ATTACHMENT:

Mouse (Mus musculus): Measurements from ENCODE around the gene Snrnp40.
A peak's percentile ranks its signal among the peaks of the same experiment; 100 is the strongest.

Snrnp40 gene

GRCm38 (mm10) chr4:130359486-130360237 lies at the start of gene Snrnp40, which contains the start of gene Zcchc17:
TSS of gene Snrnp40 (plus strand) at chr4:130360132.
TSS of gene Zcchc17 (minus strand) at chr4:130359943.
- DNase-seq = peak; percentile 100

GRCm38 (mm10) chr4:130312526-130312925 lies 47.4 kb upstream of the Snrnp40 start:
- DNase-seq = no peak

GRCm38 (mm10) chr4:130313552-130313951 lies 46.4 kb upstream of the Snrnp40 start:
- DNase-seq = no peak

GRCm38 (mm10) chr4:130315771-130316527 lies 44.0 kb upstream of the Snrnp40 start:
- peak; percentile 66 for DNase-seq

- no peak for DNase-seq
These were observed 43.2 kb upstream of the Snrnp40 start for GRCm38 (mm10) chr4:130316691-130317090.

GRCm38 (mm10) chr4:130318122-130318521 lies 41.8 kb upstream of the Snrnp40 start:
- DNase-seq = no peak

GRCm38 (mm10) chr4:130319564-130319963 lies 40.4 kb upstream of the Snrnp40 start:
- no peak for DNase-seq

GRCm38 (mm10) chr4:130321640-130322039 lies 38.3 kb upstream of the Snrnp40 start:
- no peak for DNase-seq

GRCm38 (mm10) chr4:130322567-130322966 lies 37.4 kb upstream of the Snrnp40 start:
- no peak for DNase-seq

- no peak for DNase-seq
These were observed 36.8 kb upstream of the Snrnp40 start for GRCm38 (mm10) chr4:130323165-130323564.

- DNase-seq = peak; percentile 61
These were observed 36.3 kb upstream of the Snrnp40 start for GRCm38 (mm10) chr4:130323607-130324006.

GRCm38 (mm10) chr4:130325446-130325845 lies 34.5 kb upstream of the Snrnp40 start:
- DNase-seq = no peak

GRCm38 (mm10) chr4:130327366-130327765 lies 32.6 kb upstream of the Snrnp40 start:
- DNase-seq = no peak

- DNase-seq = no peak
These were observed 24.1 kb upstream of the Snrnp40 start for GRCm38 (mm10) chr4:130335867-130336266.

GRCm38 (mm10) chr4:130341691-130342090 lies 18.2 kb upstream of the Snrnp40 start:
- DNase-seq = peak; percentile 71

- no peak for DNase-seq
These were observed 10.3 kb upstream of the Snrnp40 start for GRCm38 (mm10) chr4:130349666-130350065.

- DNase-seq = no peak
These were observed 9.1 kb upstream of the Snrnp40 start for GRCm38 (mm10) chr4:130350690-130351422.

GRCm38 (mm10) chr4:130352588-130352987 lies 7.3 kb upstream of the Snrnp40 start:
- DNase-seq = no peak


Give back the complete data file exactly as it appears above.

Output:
Mouse (Mus musculus): Measurements from ENCODE around the gene Snrnp40.
A peak's percentile ranks its signal among the peaks of the same experiment; 100 is the strongest.

Snrnp40 gene

GRCm38 (mm10) chr4:130359486-130360237 lies at the start of gene Snrnp40, which contains the start of gene Zcchc17:
TSS of gene Snrnp40 (plus strand) at chr4:130360132.
TSS of gene Zcchc17 (minus strand) at chr4:130359943.
- DNase-seq = peak; percentile 100

GRCm38 (mm10) chr4:130312526-130312925 lies 47.4 kb upstream of the Snrnp40 start:
- DNase-seq = no peak

GRCm38 (mm10) chr4:130313552-130313951 lies 46.4 kb upstream of the Snrnp40 start:
- DNase-seq = no peak

GRCm38 (mm10) chr4:130315771-130316527 lies 44.0 kb upstream of the Snrnp40 start:
- peak; percentile 66 for DNase-seq

- no peak for DNase-seq
These were observed 43.2 kb upstream of the Snrnp40 start for GRCm38 (mm10) chr4:130316691-130317090.

GRCm38 (mm10) chr4:130318122-130318521 lies 41.8 kb upstream of the Snrnp40 start:
- DNase-seq = no peak

GRCm38 (mm10) chr4:130319564-130319963 lies 40.4 kb upstream of the Snrnp40 start:
- no peak for DNase-seq

GRCm38 (mm10) chr4:130321640-130322039 lies 38.3 kb upstream of the Snrnp40 start:
- no peak for DNase-seq

GRCm38 (mm10) chr4:130322567-130322966 lies 37.4 kb upstream of the Snrnp40 start:
- no peak for DNase-seq

- no peak for DNase-seq
These were observed 36.8 kb upstream of the Snrnp40 start for GRCm38 (mm10) chr4:130323165-130323564.

- DNase-seq = peak; percentile 61
These were observed 36.3 kb upstream of the Snrnp40 start for GRCm38 (mm10) chr4:130323607-130324006.

GRCm38 (mm10) chr4:130325446-130325845 lies 34.5 kb upstream of the Snrnp40 start:
- DNase-seq = no peak

GRCm38 (mm10) chr4:130327366-130327765 lies 32.6 kb upstream of the Snrnp40 start:
- DNase-seq = no peak

- DNase-seq = no peak
These were observed 24.1 kb upstream of the Snrnp40 start for GRCm38 (mm10) chr4:130335867-130336266.

GRCm38 (mm10) chr4:130341691-130342090 lies 18.2 kb upstream of the Snrnp40 start:
- DNase-seq = peak; percentile 71

- no peak for DNase-seq
These were observed 10.3 kb upstream of the Snrnp40 start for GRCm38 (mm10) chr4:130349666-130350065.

- DNase-seq = no peak
These were observed 9.1 kb upstream of the Snrnp40 start for GRCm38 (mm10) chr4:130350690-130351422.

GRCm38 (mm10) chr4:130352588-130352987 lies 7.3 kb upstream of the Snrnp40 start:
- DNase-seq = no peak